The Impact of the 1994 Federal Assault Weapons Ban on Gun Markets: An Assessment of Short-Term Primary and Secondary Market Effects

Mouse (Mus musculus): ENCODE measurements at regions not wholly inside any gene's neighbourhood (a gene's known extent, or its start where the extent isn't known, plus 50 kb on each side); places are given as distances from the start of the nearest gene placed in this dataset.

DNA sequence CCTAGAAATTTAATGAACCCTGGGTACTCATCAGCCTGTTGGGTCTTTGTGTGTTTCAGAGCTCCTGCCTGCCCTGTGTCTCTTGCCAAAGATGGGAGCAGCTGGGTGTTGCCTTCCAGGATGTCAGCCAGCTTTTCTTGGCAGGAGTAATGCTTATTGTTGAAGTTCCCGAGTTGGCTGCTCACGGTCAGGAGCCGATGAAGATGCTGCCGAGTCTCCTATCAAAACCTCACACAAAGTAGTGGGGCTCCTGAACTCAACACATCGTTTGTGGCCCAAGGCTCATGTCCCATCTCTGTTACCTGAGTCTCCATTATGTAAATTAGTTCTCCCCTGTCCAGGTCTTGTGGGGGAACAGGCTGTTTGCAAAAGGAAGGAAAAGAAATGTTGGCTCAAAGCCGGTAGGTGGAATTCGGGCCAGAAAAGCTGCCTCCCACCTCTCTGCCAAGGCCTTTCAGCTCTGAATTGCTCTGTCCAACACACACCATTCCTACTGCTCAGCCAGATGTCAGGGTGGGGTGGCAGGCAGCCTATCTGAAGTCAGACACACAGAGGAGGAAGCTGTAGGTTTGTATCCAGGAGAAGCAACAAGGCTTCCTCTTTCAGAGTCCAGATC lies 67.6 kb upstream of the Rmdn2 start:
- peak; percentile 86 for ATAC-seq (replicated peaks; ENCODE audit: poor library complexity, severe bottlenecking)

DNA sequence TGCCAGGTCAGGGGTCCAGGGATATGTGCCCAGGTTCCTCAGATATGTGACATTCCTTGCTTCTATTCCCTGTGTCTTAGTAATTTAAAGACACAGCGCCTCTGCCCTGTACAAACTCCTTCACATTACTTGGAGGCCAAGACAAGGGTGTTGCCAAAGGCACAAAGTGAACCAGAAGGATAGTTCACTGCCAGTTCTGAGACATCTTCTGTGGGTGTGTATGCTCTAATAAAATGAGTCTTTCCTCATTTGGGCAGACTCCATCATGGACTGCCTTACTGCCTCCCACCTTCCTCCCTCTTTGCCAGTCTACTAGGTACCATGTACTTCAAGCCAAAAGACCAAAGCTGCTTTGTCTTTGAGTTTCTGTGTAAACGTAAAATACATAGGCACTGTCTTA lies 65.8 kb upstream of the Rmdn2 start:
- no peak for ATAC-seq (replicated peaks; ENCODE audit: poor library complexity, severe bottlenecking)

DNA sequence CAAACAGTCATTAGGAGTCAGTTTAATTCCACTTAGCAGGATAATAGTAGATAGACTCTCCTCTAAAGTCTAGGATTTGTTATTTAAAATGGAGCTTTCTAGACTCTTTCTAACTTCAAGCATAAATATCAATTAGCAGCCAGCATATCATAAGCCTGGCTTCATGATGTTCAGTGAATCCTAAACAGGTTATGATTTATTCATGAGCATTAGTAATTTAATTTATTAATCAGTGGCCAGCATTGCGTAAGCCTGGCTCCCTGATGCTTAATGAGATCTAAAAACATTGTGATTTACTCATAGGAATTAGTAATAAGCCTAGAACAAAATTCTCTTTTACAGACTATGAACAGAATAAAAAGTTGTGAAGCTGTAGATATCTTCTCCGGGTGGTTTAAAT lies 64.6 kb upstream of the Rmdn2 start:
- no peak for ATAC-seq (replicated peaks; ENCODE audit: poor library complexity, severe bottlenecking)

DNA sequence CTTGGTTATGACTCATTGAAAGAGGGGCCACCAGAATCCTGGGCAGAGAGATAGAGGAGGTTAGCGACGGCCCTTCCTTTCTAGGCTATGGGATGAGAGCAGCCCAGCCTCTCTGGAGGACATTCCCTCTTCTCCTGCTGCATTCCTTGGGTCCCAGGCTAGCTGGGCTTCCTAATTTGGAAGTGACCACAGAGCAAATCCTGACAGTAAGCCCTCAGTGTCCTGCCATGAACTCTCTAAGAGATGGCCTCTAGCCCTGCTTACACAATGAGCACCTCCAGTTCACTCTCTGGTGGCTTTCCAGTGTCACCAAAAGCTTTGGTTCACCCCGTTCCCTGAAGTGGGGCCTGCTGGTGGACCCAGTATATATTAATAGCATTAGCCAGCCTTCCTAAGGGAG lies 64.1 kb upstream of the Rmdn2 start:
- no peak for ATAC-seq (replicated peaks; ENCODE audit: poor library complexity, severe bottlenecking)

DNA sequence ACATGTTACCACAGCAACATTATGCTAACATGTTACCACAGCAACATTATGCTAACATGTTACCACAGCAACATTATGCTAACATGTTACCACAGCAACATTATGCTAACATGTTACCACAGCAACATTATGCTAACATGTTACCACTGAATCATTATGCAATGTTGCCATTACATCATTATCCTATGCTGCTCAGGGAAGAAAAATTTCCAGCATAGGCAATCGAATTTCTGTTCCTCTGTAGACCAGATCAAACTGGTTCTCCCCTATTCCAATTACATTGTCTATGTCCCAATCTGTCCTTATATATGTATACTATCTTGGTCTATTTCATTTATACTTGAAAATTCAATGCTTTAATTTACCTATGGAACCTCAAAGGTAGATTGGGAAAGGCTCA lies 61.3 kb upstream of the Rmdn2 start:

The reactions of the gun market, including those of producers, wholesalers, retailers, and consumers, play an important role in shaping the potential impact of gun control policies on gun crime. As a case in point, this paper examines the federal Violent Crime Control and Law Enforcement Act of 1994, which bans a group of military-style semiautomatic firearms (i.e., assault weapons). Using a variety of national and local data sources, we assess the short-term (1994–1996) impact of the assault weapons ban on gun markets, examining trends in prices and production of the banned weapons in legal markets and assessing the availability of the banned weapons in illicit markets as measured by criminal use. Prices of assault weapons rose substantially around the time of the ban's enactment, reducing the availability of assault weapons to criminal users in the very short run. However, a surge in assault weapon production just before the ban caused prices to fall in the months following the ban. Implications of the findings for assessing this and other gun control policies are discussed.